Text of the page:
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Layers and Layer Masks – Part 2

Non-destructive Image Editing in Photoshop

Layers & Layer Masks – Part 2

 

In Part 1 the basic concept of Non-destructive Image Editing using Adjustment Layers and Layer Masks was outlined. In this article we shall look further at Adjustment Layers and at other non-destructive editing techniques using Layer Masks .

 

Gradient Masks

Gradient masks are a handy tool to use where a gradual change in tone from 0 – 100% is required over, say, a sky to make it darker at the top or a foreground to make it darker at the base. Painting on a Layer Mask with the softest of brushes is rarely a satisfactory solution in these cases.

To create a Gradient Mask to darken a sky select the Gradient tool from the Toolbox and ensure that the Linear Gradient black to white is selected in the Gradient Picker dropdown (Fig 1).

 

Fig 1  Gradient Picker

 

Enter Quickmask mode by pressing Q on the keyboard. Position the cursor at roughly the point at which you want the graduation to end, hold down the Shift key and with the left mouse button depressed move the cursor to the top of the image and release the mouse. A graduated Quickmask is overlaid on the image (Fig 2). Exit Quickmask Mode by pressing the Q key and a selection appears on the image outlined by marching ants (Fig 3). If the selection is not sized to your liking it can be changed by Selection > Transform Selection; the selected area will be surrounded by a bounding box with ‘handles’ at each corner and at the mid point of each side. Click and drag the handles until the selection meets your needs – then press Enter to complete the transformation. If the area selected is the opposite to that intended inverse the selection -  Select > Inverse.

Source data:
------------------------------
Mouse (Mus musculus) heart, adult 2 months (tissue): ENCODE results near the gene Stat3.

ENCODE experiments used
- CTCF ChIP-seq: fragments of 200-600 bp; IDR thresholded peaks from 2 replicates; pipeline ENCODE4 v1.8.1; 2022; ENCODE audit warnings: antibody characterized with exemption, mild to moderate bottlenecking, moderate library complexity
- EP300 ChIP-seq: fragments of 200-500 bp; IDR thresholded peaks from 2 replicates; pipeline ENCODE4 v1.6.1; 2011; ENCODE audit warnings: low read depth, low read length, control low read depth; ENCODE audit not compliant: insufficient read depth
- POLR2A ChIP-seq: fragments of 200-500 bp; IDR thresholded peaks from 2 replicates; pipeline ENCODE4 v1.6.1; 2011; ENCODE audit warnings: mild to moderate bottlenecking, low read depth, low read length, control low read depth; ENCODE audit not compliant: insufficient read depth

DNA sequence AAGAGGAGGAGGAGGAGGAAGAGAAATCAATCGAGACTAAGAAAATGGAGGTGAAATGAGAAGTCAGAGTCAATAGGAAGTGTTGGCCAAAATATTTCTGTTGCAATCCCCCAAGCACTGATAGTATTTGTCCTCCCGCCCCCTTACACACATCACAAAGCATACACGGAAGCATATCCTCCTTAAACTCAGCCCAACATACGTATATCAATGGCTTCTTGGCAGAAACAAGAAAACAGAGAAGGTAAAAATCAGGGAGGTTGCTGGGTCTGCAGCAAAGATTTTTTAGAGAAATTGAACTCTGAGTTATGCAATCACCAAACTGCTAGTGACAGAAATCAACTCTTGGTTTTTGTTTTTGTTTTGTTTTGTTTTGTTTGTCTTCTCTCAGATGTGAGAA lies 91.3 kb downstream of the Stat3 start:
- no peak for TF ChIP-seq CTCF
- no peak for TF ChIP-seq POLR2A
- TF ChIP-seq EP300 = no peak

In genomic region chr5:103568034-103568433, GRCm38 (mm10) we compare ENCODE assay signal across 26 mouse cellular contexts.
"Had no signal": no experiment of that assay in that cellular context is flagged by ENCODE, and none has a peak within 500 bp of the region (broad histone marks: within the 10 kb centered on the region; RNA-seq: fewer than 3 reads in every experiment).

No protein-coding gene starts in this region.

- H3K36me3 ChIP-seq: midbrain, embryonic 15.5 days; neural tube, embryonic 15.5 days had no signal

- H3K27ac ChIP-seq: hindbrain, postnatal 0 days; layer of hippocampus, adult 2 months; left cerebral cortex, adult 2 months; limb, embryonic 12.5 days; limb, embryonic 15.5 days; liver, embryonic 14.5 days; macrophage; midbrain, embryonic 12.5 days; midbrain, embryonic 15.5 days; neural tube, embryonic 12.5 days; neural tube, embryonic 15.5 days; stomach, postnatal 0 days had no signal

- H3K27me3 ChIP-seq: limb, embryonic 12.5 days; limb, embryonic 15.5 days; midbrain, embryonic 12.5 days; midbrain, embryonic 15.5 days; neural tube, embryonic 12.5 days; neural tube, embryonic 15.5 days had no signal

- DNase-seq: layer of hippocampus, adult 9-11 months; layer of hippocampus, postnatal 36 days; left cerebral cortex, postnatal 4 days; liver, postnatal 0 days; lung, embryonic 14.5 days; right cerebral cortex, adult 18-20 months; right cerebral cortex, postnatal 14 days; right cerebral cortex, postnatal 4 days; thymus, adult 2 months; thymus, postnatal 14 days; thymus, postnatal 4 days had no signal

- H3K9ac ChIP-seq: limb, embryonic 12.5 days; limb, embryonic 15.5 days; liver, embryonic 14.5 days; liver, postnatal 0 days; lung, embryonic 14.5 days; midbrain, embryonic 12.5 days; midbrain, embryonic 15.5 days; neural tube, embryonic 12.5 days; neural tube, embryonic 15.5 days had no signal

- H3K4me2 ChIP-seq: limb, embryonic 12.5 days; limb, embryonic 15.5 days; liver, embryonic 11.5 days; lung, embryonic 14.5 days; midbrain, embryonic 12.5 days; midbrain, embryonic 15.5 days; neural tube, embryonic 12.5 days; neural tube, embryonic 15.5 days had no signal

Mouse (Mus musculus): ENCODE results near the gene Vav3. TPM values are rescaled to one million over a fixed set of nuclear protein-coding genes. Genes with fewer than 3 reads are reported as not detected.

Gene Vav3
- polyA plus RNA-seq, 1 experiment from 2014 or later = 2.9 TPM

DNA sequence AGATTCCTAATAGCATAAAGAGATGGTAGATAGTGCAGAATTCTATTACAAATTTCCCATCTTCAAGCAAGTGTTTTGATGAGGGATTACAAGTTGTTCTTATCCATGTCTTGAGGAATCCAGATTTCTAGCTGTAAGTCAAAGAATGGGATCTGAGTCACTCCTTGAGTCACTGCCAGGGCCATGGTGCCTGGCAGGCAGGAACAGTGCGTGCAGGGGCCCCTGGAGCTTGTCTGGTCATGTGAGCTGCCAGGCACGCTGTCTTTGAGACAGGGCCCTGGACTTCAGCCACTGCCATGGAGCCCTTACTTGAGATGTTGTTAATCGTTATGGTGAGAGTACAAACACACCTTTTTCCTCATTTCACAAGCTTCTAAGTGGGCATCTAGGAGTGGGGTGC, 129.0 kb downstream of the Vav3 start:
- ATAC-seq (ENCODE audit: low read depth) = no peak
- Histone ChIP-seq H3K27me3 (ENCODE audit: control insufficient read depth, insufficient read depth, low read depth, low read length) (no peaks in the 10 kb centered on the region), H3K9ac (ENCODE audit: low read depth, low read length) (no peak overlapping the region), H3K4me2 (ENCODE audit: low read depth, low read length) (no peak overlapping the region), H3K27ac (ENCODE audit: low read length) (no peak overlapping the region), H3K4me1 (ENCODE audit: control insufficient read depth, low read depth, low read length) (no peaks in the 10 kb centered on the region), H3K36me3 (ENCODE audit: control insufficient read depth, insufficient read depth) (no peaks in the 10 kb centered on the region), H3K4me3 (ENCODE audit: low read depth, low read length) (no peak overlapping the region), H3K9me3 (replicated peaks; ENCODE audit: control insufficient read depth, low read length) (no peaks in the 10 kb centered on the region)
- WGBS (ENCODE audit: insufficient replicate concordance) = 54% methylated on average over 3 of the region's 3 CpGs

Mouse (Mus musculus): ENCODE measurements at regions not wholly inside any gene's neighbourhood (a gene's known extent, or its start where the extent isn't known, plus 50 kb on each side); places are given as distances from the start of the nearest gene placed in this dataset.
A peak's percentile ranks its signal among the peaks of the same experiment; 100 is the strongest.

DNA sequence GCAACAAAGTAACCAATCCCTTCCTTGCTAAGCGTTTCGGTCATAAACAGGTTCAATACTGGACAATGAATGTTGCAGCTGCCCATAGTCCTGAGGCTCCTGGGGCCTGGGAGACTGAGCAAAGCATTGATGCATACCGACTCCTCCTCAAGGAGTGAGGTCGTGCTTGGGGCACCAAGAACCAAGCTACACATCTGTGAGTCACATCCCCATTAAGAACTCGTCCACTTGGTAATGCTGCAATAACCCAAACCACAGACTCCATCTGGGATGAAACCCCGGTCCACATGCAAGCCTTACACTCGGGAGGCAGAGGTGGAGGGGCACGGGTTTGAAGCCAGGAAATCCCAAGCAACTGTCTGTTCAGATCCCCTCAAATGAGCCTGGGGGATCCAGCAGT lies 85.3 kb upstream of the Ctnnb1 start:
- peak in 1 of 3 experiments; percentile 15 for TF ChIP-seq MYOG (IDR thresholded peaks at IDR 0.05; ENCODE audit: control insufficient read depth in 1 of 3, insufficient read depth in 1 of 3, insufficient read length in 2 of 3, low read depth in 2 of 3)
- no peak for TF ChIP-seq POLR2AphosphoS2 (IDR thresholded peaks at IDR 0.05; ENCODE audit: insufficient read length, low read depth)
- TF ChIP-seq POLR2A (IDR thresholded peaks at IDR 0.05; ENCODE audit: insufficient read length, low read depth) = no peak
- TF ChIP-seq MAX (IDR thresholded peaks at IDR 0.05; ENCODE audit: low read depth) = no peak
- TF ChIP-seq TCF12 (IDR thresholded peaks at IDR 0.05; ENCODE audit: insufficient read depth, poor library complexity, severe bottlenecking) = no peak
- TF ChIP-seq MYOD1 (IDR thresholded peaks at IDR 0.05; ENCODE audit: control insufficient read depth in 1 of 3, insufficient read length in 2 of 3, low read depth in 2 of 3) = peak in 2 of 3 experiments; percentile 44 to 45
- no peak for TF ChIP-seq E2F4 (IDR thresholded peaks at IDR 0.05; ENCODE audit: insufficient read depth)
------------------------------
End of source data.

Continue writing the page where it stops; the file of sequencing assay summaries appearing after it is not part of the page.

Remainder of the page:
With the selection active apply a Levels Adjustment Layer. (Note that whenever a selection is active on an image an Adjustment Layer can be applied affecting only the selected area and the remaining area is automatically masked out by the Layer Mask). Adjust the levels dialogue to suit (Result in Fig 4) and click on OK. The Layer Mask icon on the Levels Adjustment Layer in the Layers Palette will show the gradient mask created – this is shown image size in Fig 5.

 

 

Fig 2  Graduated Quickmask

 

Fig 3  Gradient Selection

 

 

 Fig 4  Effect of Gradient Adjustment

 

Fig 5  Detail of Gradient Mask

 

Gradient Masks are not limited to the orientation shown and can be applied at an angle to adjust a corner or vertically to adjust a side. Only hold down the Shift key when you want the base of the gradient to be parallel to the top or one side of the image.

 

Clipping Groups

Any number of Adjustment Layers may be applied to an image – the physical limit of 7,000 is unlikely to bother anyone! Each Adjustment Layer affects all the other layers below it and is clearly not a problem where there is only a single image layer. However in an image which contains 2 or more image layers, e.g. a landscape in which the sky has been replaced and there are separate images for the sky and foreground problems will arise unless the necessary action, outlined below, is followed. Let us assume that the Sky Image Layer is below that of the Foreground as shown in Fig 6.